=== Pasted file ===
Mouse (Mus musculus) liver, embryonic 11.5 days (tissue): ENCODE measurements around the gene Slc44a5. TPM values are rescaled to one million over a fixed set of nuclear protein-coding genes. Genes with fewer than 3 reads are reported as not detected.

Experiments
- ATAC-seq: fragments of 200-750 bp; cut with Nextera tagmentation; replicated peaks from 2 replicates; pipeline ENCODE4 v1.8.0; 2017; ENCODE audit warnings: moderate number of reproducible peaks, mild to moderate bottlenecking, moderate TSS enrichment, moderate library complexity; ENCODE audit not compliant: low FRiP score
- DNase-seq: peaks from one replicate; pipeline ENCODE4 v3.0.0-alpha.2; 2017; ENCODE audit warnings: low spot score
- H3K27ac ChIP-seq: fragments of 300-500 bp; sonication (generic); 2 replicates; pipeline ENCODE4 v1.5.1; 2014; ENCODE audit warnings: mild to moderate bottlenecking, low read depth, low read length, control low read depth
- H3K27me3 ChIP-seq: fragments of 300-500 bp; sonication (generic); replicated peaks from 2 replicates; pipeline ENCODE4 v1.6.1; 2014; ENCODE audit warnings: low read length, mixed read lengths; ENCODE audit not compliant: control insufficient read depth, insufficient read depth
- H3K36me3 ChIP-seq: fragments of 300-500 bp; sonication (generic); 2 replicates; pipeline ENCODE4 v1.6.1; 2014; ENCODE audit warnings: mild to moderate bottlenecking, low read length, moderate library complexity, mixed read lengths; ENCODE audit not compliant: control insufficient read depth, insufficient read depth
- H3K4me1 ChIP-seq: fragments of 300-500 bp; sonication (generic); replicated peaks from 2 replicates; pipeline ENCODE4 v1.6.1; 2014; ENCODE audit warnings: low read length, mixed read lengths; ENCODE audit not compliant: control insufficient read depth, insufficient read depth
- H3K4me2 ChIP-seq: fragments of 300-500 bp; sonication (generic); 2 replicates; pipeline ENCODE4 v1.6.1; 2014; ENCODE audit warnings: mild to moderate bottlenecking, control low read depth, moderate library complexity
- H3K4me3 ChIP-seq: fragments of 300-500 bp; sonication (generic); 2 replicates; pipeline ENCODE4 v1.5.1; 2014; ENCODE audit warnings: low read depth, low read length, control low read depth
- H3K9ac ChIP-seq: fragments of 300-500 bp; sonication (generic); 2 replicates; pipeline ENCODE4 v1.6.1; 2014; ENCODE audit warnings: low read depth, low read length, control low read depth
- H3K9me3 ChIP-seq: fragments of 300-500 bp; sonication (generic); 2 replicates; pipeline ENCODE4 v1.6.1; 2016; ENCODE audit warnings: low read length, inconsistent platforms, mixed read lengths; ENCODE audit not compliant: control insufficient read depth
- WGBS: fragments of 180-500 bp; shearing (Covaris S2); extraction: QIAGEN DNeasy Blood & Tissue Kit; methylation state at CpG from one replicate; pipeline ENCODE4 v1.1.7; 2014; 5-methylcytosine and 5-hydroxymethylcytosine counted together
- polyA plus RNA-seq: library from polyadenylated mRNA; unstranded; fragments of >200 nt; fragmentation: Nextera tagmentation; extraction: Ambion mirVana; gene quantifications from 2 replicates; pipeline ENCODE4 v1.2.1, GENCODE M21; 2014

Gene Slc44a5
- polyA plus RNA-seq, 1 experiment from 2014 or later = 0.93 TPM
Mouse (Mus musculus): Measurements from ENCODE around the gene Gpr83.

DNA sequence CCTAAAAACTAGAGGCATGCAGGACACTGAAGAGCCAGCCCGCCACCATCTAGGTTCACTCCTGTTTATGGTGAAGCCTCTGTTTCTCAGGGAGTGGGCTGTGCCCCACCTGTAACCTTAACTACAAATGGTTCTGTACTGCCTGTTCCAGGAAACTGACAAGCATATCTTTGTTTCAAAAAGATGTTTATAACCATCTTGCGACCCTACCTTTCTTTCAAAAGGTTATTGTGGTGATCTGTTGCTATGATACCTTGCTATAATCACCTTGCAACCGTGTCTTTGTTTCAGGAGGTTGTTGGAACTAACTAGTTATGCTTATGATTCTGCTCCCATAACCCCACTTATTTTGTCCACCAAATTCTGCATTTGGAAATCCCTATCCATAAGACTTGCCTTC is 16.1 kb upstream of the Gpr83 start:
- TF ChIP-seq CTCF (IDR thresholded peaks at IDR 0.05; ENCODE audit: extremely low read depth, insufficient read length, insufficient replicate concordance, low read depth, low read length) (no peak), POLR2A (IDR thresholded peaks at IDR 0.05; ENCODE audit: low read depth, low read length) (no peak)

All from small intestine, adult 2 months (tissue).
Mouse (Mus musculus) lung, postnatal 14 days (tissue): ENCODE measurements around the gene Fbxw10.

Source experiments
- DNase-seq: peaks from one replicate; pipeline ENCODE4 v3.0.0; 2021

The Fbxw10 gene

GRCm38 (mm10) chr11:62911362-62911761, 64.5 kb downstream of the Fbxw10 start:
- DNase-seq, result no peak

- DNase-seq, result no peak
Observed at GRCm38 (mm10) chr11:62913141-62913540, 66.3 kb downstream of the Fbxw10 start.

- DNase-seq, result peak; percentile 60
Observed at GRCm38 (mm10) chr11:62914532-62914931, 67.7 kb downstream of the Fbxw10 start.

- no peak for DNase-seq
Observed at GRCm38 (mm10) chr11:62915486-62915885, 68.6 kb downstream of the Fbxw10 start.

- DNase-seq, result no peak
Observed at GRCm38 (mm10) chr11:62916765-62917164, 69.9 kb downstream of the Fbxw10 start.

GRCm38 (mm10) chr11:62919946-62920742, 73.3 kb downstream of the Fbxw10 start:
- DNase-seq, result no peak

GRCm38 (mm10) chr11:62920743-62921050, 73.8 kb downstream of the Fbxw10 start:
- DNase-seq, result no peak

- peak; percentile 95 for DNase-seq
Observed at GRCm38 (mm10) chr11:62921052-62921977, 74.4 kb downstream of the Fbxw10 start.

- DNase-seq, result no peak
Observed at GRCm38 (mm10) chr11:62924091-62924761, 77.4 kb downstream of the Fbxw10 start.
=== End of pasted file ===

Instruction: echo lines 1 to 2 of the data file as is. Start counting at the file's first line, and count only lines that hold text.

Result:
Mouse (Mus musculus) liver, embryonic 11.5 days (tissue): ENCODE measurements around the gene Slc44a5. TPM values are rescaled to one million over a fixed set of nuclear protein-coding genes. Genes with fewer than 3 reads are reported as not detected.

Experiments